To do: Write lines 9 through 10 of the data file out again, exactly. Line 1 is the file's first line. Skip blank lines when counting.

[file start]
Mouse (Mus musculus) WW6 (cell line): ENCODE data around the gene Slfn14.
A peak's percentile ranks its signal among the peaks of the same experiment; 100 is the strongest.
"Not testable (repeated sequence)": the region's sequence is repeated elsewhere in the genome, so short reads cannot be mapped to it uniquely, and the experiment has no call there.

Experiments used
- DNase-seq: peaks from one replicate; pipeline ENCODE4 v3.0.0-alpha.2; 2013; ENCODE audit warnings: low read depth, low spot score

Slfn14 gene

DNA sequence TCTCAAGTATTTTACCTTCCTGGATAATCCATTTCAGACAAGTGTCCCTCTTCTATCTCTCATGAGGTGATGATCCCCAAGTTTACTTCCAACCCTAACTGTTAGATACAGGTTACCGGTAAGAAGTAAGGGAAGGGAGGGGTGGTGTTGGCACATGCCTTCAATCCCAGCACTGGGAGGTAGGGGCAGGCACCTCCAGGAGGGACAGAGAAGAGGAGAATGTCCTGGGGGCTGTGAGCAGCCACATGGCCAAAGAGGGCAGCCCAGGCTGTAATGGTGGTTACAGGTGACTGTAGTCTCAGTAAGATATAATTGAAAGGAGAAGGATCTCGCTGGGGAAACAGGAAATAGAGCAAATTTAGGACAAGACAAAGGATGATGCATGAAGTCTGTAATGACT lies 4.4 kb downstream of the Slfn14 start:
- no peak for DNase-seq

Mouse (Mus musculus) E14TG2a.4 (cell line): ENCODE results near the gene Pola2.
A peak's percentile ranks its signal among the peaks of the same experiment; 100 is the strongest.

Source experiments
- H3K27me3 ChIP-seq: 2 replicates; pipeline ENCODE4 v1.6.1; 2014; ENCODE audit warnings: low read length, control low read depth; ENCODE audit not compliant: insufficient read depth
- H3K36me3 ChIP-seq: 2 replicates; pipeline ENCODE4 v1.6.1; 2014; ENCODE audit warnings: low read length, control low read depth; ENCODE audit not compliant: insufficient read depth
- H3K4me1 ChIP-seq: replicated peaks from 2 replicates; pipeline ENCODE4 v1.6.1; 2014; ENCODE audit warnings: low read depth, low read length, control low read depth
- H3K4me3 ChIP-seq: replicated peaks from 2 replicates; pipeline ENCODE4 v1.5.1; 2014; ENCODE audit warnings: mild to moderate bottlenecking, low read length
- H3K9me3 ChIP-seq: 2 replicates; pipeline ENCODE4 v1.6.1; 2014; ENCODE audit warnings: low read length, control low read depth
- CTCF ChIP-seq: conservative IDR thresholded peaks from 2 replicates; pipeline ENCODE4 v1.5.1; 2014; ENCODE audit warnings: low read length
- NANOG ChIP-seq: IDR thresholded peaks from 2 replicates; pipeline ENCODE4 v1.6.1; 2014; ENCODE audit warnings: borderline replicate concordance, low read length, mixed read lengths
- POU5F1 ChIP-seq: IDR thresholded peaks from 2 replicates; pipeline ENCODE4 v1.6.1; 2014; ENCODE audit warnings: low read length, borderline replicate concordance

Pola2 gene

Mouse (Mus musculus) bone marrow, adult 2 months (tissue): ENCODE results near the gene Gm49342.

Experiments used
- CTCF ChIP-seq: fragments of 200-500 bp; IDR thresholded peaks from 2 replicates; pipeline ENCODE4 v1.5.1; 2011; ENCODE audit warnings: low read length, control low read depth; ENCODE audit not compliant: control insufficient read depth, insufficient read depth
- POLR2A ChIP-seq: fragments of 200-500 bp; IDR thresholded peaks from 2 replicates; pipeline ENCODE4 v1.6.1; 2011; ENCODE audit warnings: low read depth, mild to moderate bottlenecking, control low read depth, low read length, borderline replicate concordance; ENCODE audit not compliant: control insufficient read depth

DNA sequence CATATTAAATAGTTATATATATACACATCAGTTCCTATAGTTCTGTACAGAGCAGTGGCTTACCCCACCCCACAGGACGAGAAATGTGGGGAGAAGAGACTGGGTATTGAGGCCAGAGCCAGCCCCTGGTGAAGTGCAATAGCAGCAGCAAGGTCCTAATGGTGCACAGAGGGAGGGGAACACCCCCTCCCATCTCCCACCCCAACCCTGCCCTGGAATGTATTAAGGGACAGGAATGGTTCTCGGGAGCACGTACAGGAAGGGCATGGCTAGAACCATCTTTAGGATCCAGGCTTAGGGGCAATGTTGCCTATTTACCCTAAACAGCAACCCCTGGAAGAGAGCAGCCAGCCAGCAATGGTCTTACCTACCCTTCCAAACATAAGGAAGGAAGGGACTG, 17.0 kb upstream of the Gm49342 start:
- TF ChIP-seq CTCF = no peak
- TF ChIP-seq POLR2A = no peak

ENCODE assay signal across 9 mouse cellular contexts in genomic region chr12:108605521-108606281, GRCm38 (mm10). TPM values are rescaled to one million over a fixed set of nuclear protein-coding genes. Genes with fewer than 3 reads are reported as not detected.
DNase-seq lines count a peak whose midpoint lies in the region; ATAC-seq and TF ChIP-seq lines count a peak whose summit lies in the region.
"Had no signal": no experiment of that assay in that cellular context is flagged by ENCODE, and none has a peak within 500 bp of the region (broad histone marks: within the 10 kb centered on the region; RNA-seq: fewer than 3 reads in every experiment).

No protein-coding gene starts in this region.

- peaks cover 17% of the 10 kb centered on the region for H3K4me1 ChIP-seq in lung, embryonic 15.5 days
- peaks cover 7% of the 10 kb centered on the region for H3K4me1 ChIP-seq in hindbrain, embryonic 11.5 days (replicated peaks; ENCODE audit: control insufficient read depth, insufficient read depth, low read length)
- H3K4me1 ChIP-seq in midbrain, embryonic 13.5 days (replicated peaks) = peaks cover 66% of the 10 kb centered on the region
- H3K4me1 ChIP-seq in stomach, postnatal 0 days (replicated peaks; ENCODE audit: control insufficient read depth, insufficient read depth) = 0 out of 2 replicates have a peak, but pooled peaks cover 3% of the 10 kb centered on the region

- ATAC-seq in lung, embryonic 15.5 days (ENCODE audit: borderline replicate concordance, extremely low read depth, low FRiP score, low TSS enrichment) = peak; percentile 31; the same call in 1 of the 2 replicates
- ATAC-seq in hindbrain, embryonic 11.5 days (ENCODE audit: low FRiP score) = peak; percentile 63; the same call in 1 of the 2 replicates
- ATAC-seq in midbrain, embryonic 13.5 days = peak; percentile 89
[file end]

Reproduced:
Mouse (Mus musculus) E14TG2a.4 (cell line): ENCODE results near the gene Pola2.
A peak's percentile ranks its signal among the peaks of the same experiment; 100 is the strongest.